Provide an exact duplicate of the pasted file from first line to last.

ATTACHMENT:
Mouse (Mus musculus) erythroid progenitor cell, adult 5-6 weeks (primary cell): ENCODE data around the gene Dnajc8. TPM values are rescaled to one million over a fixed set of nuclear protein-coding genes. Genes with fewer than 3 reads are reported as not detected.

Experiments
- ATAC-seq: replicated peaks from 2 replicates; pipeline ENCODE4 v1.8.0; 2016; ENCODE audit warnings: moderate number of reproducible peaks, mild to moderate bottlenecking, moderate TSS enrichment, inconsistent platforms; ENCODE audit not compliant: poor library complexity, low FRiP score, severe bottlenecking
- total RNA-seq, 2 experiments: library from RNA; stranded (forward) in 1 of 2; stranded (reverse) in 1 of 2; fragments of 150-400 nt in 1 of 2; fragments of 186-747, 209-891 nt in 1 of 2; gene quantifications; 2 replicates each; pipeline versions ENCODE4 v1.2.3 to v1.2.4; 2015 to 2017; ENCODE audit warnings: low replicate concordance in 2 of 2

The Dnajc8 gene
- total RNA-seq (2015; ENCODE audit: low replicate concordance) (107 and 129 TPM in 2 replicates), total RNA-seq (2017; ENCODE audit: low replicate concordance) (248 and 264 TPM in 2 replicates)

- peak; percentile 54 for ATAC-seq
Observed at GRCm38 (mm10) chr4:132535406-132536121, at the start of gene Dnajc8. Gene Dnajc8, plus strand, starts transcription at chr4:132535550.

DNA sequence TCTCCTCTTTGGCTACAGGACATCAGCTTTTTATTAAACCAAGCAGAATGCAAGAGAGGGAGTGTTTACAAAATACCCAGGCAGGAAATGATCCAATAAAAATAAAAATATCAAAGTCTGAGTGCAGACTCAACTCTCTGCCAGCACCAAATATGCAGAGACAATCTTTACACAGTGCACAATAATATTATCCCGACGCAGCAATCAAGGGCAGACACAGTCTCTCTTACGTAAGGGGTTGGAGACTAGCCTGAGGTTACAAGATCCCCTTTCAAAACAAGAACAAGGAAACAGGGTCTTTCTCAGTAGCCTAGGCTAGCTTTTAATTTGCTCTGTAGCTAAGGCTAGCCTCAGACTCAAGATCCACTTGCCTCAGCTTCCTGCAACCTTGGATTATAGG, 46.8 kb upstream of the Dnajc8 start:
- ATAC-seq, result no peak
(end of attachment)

Mouse (Mus musculus) erythroid progenitor cell, adult 5-6 weeks (primary cell): ENCODE data around the gene Dnajc8. TPM values are rescaled to one million over a fixed set of nuclear protein-coding genes. Genes with fewer than 3 reads are reported as not detected.

Experiments
- ATAC-seq: replicated peaks from 2 replicates; pipeline ENCODE4 v1.8.0; 2016; ENCODE audit warnings: moderate number of reproducible peaks, mild to moderate bottlenecking, moderate TSS enrichment, inconsistent platforms; ENCODE audit not compliant: poor library complexity, low FRiP score, severe bottlenecking
- total RNA-seq, 2 experiments: library from RNA; stranded (forward) in 1 of 2; stranded (reverse) in 1 of 2; fragments of 150-400 nt in 1 of 2; fragments of 186-747, 209-891 nt in 1 of 2; gene quantifications; 2 replicates each; pipeline versions ENCODE4 v1.2.3 to v1.2.4; 2015 to 2017; ENCODE audit warnings: low replicate concordance in 2 of 2

The Dnajc8 gene
- total RNA-seq (2015; ENCODE audit: low replicate concordance) (107 and 129 TPM in 2 replicates), total RNA-seq (2017; ENCODE audit: low replicate concordance) (248 and 264 TPM in 2 replicates)

- peak; percentile 54 for ATAC-seq
Observed at GRCm38 (mm10) chr4:132535406-132536121, at the start of gene Dnajc8. Gene Dnajc8, plus strand, starts transcription at chr4:132535550.

DNA sequence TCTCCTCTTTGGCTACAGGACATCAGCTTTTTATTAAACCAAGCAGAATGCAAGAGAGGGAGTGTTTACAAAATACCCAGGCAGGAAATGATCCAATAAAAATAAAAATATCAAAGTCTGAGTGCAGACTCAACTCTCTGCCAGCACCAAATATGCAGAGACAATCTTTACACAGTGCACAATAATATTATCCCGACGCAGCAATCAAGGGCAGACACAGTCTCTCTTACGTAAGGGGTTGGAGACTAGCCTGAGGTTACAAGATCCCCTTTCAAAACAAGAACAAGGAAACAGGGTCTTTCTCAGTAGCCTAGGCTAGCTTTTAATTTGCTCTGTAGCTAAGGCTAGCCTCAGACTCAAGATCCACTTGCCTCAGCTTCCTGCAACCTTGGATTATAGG, 46.8 kb upstream of the Dnajc8 start:
- ATAC-seq, result no peak